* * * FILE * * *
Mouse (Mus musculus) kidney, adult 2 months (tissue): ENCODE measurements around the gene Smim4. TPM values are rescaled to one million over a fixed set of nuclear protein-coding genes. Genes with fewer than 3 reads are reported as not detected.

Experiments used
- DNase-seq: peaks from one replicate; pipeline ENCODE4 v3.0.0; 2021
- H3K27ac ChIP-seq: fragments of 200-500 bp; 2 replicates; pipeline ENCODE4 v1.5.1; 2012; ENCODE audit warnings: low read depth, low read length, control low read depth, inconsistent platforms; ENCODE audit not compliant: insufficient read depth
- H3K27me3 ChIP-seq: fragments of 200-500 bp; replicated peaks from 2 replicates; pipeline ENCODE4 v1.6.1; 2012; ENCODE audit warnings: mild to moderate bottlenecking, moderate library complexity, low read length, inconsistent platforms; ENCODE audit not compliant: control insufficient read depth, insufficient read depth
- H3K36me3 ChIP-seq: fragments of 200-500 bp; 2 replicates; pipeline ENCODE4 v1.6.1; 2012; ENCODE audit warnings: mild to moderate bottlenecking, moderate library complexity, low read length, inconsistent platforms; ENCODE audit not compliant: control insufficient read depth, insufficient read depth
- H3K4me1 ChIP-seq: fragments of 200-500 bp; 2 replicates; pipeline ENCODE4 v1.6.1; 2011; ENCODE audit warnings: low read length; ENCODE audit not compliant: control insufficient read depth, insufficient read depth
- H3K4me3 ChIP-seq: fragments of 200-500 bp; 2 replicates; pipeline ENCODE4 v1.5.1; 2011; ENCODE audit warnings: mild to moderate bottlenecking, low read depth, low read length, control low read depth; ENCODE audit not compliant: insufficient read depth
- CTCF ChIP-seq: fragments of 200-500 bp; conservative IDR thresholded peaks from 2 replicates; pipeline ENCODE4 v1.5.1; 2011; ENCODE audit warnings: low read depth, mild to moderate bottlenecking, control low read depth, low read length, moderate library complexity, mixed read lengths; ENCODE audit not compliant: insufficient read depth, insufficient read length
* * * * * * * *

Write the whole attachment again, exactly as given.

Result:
Mouse (Mus musculus) kidney, adult 2 months (tissue): ENCODE measurements around the gene Smim4. TPM values are rescaled to one million over a fixed set of nuclear protein-coding genes. Genes with fewer than 3 reads are reported as not detected.

Experiments used
- DNase-seq: peaks from one replicate; pipeline ENCODE4 v3.0.0; 2021
- H3K27ac ChIP-seq: fragments of 200-500 bp; 2 replicates; pipeline ENCODE4 v1.5.1; 2012; ENCODE audit warnings: low read depth, low read length, control low read depth, inconsistent platforms; ENCODE audit not compliant: insufficient read depth
- H3K27me3 ChIP-seq: fragments of 200-500 bp; replicated peaks from 2 replicates; pipeline ENCODE4 v1.6.1; 2012; ENCODE audit warnings: mild to moderate bottlenecking, moderate library complexity, low read length, inconsistent platforms; ENCODE audit not compliant: control insufficient read depth, insufficient read depth
- H3K36me3 ChIP-seq: fragments of 200-500 bp; 2 replicates; pipeline ENCODE4 v1.6.1; 2012; ENCODE audit warnings: mild to moderate bottlenecking, moderate library complexity, low read length, inconsistent platforms; ENCODE audit not compliant: control insufficient read depth, insufficient read depth
- H3K4me1 ChIP-seq: fragments of 200-500 bp; 2 replicates; pipeline ENCODE4 v1.6.1; 2011; ENCODE audit warnings: low read length; ENCODE audit not compliant: control insufficient read depth, insufficient read depth
- H3K4me3 ChIP-seq: fragments of 200-500 bp; 2 replicates; pipeline ENCODE4 v1.5.1; 2011; ENCODE audit warnings: mild to moderate bottlenecking, low read depth, low read length, control low read depth; ENCODE audit not compliant: insufficient read depth
- CTCF ChIP-seq: fragments of 200-500 bp; conservative IDR thresholded peaks from 2 replicates; pipeline ENCODE4 v1.5.1; 2011; ENCODE audit warnings: low read depth, mild to moderate bottlenecking, control low read depth, low read length, moderate library complexity, mixed read lengths; ENCODE audit not compliant: insufficient read depth, insufficient read length